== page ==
It simply doesn't exist. And it's a damn good thing, too, because as we've seen, it leads directly to a complete legal absurdity.
I've read the same. Wish I had bookmarked it at the time.
Immigrants weren't 'immigrant's' until they registered to begin the naturalization process.
Everyone else was considered a denizen .
Denizens were under the jurisdiction of the States. It's HOW they kept what we now call 'illegals' out of the country.
From the 1st legal treaties written after Constitutional Ratification:
The common law has affixed such distinct and appropriate ideas to the terms denization, and naturalization, that they can not be confounded together, or mistaken for each other in any legal transaction whatever. They are so absolutely distinct in their natures, that in England the rights they convey, can not both be given by the same power; the king can make denizens, by his grant, or letters patent, but nothing but an act of parliament can make a naturalized subject. This was the legal state of this subject in Virginia, when the federal constitution was adopted; it declares that congress shall have power to establish an uniform rule of naturalization; throughout the United States; but it also further declares, that the powers not delegated by the constitution to the U. States, nor prohibited by it to the states, are reserved to the states, respectively or to the people. The power of naturalization, and not that of denization, being delegated to congress, and the power of denization not being prohibited to the states by the constitution, that power ought not to be considered as given to congress, but, on the contrary, as being reserved to the states.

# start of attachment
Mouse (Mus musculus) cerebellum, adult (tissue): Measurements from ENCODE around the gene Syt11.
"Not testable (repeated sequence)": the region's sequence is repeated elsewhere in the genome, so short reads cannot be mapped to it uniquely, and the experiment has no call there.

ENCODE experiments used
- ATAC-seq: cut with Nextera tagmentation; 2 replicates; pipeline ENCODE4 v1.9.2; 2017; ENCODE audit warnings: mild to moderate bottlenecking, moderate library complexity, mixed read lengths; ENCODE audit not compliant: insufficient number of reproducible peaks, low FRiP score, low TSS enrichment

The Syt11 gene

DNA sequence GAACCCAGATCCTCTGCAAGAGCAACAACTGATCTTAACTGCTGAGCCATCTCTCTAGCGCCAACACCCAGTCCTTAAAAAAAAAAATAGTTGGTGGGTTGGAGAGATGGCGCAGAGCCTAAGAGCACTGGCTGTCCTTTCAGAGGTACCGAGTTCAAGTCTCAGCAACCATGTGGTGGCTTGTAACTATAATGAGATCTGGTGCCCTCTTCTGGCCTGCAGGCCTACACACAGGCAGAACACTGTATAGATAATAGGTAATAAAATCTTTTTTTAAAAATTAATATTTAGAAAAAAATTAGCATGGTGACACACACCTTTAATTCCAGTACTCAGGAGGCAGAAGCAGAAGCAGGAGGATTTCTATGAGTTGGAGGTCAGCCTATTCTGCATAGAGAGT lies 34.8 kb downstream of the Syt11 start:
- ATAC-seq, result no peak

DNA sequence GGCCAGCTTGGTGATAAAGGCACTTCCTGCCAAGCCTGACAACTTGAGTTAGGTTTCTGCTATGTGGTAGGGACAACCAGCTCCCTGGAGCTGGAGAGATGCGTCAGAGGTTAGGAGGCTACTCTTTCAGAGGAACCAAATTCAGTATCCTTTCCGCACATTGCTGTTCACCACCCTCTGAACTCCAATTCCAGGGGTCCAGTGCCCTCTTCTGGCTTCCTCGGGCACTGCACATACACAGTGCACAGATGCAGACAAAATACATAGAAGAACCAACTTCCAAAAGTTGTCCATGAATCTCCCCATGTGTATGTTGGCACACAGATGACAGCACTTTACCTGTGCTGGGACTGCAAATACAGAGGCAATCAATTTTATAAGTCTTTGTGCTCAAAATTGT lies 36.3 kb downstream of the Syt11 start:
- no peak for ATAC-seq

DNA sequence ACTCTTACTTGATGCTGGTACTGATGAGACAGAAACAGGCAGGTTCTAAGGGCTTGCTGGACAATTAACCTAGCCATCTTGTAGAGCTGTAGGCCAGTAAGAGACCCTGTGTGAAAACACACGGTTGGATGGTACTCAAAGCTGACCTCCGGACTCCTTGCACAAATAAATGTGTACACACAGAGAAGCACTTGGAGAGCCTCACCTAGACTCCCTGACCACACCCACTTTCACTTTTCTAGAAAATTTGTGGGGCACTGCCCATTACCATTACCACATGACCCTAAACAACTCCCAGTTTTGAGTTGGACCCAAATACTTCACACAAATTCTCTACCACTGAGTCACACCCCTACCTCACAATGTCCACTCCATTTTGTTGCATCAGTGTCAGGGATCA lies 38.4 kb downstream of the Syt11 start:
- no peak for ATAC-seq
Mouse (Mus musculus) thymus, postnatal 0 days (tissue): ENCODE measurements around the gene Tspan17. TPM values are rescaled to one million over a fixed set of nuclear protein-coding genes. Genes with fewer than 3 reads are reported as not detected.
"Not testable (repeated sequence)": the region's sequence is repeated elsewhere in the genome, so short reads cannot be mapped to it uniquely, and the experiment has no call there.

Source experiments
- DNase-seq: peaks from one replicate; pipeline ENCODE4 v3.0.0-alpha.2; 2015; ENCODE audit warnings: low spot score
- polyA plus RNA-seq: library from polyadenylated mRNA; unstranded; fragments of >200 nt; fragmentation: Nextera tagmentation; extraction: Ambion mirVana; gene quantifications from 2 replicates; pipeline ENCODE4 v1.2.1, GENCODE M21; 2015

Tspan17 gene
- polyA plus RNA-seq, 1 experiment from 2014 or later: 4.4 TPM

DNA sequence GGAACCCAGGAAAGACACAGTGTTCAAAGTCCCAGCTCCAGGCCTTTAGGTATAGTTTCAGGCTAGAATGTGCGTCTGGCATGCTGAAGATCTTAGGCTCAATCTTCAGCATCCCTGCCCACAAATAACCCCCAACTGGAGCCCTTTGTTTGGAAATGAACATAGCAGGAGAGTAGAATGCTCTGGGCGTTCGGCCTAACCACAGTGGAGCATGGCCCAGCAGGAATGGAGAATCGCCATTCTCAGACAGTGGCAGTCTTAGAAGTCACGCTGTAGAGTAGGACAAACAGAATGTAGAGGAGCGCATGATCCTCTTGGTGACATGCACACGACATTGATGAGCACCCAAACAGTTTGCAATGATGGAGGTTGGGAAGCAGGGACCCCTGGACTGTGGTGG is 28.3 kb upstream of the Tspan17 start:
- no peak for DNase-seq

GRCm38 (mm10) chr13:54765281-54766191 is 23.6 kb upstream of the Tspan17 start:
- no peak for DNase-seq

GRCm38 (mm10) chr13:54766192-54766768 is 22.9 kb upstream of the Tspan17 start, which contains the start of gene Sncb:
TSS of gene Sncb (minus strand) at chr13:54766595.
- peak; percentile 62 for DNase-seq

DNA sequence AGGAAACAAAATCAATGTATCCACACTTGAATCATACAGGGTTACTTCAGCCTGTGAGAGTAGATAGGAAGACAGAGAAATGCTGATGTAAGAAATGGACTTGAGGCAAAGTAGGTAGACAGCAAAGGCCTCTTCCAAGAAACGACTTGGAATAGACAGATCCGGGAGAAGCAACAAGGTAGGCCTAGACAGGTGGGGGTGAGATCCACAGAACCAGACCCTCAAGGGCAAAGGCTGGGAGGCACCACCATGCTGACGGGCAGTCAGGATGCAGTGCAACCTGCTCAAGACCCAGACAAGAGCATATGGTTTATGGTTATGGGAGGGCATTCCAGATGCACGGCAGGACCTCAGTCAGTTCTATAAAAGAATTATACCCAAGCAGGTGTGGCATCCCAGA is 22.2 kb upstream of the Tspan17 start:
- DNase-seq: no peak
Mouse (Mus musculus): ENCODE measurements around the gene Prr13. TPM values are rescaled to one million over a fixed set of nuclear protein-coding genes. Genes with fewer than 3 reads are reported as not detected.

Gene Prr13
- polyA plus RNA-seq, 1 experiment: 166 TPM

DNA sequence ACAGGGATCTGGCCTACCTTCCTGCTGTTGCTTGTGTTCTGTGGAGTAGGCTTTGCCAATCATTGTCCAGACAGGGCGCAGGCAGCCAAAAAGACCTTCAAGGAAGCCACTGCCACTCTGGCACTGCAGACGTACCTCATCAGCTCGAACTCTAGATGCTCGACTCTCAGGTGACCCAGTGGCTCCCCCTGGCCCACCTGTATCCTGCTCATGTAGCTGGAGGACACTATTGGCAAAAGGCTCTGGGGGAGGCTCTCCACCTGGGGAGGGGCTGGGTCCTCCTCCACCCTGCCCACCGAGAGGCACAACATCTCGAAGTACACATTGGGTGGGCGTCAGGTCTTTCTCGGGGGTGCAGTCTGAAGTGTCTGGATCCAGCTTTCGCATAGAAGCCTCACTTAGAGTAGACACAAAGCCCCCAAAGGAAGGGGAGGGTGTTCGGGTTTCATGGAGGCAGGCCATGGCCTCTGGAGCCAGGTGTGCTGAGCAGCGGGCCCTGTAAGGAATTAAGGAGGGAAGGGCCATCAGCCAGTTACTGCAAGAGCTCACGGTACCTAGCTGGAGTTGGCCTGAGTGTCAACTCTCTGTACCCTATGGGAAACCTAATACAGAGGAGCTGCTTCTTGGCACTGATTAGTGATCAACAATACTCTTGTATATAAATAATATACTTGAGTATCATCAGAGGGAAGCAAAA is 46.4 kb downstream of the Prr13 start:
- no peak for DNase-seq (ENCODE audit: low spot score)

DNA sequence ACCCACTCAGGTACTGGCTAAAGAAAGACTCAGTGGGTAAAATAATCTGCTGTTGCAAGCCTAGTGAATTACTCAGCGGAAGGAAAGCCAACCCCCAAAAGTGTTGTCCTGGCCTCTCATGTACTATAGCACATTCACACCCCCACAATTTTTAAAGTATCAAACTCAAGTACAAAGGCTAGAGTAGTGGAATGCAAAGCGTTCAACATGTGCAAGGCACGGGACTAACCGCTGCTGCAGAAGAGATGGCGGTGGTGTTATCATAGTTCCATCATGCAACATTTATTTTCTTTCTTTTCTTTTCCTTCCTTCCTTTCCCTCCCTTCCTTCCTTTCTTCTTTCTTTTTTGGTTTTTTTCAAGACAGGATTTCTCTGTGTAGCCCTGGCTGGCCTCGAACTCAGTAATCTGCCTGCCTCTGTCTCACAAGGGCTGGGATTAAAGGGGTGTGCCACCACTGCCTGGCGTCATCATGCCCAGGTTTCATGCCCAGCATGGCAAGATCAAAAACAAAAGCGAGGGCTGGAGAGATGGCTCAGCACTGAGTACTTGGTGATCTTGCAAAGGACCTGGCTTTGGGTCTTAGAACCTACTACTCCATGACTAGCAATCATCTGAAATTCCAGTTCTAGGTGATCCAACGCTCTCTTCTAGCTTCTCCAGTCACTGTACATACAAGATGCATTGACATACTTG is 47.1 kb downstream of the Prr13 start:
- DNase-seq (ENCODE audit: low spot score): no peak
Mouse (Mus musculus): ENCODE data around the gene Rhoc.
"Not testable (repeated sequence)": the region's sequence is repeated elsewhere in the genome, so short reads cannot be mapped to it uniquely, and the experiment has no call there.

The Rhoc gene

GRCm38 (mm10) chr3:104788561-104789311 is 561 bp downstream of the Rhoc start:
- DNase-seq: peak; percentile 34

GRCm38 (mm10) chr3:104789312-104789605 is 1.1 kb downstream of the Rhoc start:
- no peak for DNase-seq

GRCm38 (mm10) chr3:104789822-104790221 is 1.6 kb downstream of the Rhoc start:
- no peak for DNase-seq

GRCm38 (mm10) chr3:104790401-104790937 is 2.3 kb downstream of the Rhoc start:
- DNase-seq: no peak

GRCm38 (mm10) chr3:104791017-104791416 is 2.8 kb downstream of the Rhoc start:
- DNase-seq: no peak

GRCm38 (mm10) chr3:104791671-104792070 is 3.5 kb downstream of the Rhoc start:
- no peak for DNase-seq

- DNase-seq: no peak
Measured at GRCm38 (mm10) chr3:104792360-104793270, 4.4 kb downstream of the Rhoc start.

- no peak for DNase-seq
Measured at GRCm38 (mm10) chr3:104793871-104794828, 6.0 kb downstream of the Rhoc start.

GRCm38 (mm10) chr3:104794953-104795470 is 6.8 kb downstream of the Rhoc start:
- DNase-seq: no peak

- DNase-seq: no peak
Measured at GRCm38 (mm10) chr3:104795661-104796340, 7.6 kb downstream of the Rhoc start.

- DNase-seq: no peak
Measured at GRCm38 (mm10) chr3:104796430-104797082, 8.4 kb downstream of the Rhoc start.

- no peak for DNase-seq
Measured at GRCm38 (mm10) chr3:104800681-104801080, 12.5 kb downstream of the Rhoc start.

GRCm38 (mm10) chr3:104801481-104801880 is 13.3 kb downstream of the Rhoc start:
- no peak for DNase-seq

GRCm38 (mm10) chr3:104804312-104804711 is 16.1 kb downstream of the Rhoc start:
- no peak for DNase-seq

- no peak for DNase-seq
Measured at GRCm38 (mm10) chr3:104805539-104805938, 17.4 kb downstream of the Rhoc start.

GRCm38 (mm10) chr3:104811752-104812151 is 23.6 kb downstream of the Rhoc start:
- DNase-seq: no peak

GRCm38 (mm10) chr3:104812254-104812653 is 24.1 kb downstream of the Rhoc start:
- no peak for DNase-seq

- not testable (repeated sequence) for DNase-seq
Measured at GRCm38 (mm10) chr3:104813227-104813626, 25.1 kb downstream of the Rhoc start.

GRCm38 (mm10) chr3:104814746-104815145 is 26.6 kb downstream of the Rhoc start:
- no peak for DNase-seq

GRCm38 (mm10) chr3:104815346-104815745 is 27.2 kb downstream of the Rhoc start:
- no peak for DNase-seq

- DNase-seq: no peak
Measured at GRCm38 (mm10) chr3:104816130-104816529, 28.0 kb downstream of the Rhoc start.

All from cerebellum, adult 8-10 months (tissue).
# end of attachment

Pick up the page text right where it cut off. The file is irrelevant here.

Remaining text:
St. George Tucker
The States had the FULL Constitutional authority to eject foreigners and aliens from their State and/or make restrictions on their residence until the federal government decided it could hopscotch past the 'parties to the compact' and make the 14th Amendment into some kind of grant of national jurisdiction.
But they wrote what they wrote. You dont have the right to overturn them.
These Founding Fathers are people who read international works, and many of them traveled internationally. They knew people who came here not just from England but from other countries as well.
I don't think it escaped them that it was possible for a citizen born in one country to have "dual citizenship at birth" in another country. I don't think they were that FREAKING STUPID.